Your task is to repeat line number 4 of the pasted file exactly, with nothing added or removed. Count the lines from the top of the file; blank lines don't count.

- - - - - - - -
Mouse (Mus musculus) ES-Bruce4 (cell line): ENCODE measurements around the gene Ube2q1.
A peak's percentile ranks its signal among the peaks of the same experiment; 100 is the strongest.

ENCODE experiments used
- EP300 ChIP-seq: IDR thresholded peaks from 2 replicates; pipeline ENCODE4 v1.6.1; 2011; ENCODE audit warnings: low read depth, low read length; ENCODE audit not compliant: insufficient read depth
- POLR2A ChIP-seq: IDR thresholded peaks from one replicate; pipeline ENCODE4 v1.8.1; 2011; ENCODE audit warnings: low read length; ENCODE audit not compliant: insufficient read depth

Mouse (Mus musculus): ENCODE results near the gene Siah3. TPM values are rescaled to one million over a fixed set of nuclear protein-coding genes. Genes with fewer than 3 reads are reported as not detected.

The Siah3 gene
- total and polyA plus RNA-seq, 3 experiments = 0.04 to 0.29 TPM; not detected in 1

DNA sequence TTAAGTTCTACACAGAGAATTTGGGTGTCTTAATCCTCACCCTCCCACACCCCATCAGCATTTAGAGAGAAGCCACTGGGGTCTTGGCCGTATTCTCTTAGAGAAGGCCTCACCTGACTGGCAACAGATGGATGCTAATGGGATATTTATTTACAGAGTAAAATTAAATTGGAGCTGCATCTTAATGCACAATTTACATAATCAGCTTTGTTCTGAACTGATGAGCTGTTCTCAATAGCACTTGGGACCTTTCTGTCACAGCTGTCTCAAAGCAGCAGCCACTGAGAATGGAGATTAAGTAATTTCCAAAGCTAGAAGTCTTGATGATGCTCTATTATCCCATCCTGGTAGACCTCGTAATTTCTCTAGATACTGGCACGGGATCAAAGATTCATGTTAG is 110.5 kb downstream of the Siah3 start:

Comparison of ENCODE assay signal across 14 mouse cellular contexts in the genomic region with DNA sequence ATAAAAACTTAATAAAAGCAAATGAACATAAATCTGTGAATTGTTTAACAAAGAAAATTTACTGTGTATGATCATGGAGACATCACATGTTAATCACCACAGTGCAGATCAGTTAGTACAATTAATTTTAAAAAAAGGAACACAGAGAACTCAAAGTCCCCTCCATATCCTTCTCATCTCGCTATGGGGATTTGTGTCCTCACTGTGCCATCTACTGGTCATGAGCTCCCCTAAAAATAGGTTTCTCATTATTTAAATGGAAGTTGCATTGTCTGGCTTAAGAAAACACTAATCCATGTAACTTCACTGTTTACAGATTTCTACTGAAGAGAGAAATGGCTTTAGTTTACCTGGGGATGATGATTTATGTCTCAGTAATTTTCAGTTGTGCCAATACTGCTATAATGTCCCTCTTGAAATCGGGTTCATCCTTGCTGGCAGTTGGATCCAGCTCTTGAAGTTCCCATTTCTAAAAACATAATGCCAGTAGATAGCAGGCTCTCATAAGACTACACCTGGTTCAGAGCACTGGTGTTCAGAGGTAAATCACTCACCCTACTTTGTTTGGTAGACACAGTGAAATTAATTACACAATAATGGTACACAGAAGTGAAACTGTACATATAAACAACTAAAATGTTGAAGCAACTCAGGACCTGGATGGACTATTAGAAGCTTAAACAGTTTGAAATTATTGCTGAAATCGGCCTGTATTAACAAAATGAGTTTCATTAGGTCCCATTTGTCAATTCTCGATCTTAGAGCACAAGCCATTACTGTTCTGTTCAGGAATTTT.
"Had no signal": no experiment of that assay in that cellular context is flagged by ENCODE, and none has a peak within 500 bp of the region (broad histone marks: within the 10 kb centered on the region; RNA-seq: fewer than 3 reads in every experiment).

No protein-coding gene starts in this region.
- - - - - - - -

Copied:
- EP300 ChIP-seq: IDR thresholded peaks from 2 replicates; pipeline ENCODE4 v1.6.1; 2011; ENCODE audit warnings: low read depth, low read length; ENCODE audit not compliant: insufficient read depth